Journal of General Internal Medicine

, Volume 20, Issue 1, pp 81–90

The evaluation of rectal bleeding in adults

A cost-effectiveness analysis comparing four diagnostic strategies
  • Elizabeth Allen
  • Christina Nicolaidis
  • Mark Helfand

DOI: 10.1111/j.1525-1497.2005.40077.x

Cite this article as:
Allen, E., Nicolaidis, C. & Helfand, M. J GEN INTERN MED (2005) 20: 81. doi:10.1111/j.1525-1497.2005.40077.x


BACKGROUND: Though primary care patients commonly present with rectal bleeding, the optimal evaluation strategy remains unknown.

OBJECTIVE: To compare the cost-effectiveness of four diagnostic strategies in the evaluation of rectal bleeding.

DESIGN: Cost-effectiveness analysis using a Markov decision model.

DATA SOURCES: Systematic review of the literature, Medicare reimbursement data, Surveillance, Epidemiology, and End Results (SEER) Cancer Registry.

TARGET POPULATION: Patients over age 40 with otherwise asymptomatic rectal bleeding.

TIME HORIZON: The patient’s lifetime.

PERSPECTIVE: Modified societal perspective.

INTERVENTIONS: Watchful waiting, flexible sigmoidoscopy, flexible sigmoidoscopy followed by air contrast barium enema (FS+ACBE), and colonoscopy.

OUTCOME MEASURES: Incremental cost-effectiveness ratio.

RESULTS OF BASE-CASE ANALYSIS: The incremental cost-effectiveness ratio for colonscopy compared with flexible sigmoidoscopy was $5,480 per quality-adjusted year of life saved (QALY). Watchful waiting and FS+ACBE were more expensive and less effective than colonscopy.

RESULTS OF SENSITIVITY ANALYSES: The cost of colonoscopy was reduced to $1,686 per QALY when age at entry was changed to 45. Watchful waiting became the least expensive strategy when community procedure charges replaced Medicare costs, when age at entry was maximized to 80, or when the prevalence of polyps was lowered to 7%, but the remaining strategies provided greater life expectancy at relatively low cost. The strategy of FS+ACBE remained more expensive and less effective in all analyses. In the remaining sensitivity analyses, the incremental cost-effectiveness of colonoscopy compared with flexible sigmoidoscopy never rose above $34,000.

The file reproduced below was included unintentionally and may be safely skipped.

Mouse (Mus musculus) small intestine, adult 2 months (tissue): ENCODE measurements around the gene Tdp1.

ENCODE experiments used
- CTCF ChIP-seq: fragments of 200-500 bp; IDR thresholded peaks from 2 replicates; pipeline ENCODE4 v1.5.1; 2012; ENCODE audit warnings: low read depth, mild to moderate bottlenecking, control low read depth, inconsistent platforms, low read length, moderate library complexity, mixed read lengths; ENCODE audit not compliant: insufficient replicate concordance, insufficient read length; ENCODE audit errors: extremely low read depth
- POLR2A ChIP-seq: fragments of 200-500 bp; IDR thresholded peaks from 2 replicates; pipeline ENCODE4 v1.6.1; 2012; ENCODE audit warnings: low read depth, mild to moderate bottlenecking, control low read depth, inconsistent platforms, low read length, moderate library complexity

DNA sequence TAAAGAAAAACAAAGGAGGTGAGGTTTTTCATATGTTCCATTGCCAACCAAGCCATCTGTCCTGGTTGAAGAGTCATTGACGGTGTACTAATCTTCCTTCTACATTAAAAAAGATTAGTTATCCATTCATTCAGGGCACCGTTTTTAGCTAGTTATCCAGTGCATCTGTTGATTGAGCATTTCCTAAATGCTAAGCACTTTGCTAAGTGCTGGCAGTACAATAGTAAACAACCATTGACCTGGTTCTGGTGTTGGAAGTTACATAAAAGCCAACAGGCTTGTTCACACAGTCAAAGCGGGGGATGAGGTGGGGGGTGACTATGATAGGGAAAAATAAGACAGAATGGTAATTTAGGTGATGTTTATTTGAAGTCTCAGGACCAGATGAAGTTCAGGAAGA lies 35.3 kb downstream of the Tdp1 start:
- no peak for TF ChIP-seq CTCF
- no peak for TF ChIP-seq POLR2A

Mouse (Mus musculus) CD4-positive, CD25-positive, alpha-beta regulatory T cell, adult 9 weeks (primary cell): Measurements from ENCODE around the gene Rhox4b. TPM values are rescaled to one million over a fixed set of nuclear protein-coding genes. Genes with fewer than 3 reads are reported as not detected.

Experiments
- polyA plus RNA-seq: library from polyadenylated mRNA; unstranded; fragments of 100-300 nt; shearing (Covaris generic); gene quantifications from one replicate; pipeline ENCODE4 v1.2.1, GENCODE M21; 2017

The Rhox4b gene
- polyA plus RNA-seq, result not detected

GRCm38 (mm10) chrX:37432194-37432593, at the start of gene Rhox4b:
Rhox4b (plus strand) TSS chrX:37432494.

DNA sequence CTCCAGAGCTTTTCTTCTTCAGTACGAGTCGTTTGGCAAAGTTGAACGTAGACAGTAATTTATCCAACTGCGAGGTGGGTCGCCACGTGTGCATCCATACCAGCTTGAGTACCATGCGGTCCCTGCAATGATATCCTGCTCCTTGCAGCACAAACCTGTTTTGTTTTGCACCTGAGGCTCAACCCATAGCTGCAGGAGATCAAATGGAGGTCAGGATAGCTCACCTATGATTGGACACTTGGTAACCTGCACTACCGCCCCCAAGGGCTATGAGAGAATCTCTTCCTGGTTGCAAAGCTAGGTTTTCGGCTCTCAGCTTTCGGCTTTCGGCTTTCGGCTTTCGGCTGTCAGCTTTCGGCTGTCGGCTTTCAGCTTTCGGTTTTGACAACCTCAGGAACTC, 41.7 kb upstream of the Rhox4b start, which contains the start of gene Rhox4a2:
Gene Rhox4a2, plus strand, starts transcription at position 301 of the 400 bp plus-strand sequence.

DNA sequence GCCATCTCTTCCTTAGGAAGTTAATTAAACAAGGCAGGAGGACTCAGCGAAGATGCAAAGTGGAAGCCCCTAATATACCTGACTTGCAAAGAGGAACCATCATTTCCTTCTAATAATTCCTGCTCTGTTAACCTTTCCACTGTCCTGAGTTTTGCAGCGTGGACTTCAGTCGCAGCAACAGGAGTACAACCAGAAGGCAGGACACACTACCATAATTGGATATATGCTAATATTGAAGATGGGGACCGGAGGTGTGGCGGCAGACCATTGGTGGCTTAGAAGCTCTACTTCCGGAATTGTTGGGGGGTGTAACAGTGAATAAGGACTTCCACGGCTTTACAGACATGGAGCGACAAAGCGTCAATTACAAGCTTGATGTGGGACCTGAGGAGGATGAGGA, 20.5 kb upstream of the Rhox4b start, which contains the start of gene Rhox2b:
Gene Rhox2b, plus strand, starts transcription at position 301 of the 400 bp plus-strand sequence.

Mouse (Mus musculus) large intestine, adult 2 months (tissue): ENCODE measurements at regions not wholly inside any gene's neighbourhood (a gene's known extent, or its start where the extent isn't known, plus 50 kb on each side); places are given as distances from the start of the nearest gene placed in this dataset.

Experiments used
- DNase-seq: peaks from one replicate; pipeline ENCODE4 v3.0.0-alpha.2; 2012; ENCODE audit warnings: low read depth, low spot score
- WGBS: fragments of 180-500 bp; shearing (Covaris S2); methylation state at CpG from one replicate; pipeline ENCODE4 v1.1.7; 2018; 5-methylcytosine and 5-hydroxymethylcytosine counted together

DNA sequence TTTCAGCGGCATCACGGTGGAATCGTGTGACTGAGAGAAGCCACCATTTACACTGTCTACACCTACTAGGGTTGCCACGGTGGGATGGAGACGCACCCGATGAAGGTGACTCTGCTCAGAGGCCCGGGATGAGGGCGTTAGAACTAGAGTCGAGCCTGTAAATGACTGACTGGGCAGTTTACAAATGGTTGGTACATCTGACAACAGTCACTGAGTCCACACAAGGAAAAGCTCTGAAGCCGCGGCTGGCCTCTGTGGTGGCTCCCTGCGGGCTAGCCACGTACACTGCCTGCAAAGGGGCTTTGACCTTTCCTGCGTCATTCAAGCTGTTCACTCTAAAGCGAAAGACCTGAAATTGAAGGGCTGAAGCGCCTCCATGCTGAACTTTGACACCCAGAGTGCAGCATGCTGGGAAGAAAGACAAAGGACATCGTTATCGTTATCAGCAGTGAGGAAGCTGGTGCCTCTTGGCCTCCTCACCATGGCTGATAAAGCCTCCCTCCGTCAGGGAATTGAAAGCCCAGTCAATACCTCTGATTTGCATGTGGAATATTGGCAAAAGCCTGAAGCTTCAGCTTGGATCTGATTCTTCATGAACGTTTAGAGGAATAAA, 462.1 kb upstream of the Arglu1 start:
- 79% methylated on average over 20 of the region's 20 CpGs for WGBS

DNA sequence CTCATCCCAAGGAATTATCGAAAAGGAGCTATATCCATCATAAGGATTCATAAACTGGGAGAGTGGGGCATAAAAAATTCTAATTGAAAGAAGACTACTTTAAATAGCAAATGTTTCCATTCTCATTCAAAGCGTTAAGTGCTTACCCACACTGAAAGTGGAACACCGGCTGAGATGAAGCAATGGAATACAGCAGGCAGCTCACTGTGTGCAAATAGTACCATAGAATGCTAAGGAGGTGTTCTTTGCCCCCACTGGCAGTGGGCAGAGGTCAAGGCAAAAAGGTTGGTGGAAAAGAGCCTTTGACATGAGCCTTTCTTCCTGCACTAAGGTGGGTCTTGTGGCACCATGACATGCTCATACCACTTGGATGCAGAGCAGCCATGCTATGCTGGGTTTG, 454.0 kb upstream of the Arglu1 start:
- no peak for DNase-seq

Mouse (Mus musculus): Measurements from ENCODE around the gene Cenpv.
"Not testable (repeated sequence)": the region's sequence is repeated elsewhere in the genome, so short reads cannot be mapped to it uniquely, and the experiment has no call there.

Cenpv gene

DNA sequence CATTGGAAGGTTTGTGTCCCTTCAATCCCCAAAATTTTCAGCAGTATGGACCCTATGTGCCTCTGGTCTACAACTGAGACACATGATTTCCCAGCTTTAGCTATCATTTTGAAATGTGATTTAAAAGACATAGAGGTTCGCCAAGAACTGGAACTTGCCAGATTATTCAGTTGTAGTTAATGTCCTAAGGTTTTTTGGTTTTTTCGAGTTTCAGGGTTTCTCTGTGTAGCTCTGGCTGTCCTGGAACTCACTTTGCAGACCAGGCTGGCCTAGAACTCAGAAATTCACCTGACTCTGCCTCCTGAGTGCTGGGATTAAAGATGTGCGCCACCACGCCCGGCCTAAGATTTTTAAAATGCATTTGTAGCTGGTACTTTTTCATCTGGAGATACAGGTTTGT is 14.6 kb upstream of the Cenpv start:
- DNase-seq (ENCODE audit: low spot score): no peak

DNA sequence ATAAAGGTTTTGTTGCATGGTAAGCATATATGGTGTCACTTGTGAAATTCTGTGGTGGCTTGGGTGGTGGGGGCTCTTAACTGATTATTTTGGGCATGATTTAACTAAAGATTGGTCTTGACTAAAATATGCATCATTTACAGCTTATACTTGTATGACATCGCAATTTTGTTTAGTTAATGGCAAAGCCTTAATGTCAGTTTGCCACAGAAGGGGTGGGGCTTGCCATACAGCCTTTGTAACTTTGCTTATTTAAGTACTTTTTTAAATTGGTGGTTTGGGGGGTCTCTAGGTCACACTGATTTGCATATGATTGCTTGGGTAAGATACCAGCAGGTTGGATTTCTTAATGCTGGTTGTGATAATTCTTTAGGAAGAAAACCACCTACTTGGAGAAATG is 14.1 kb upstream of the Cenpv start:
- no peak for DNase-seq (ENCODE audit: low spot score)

CONCLUSIONS: Colonoscopy is a cost-effective method to evaluate otherwise asymptomatic rectal bleeding, with a low cost per QALY compared to other strategies.

Key Words

rectal bleeding hematochezia cost-effectiveness analysis diagnosis colorectal cancer 

Copyright information

© Society of General Internal Medicine 2005

Authors and Affiliations

  • Elizabeth Allen
    • 2
  • Christina Nicolaidis
    • 1
  • Mark Helfand
    • 1
  1. 1.Oregon Health & Science UniversityPortlandUSA
  2. 2.Portland VA Medical Center, P3-MedPortland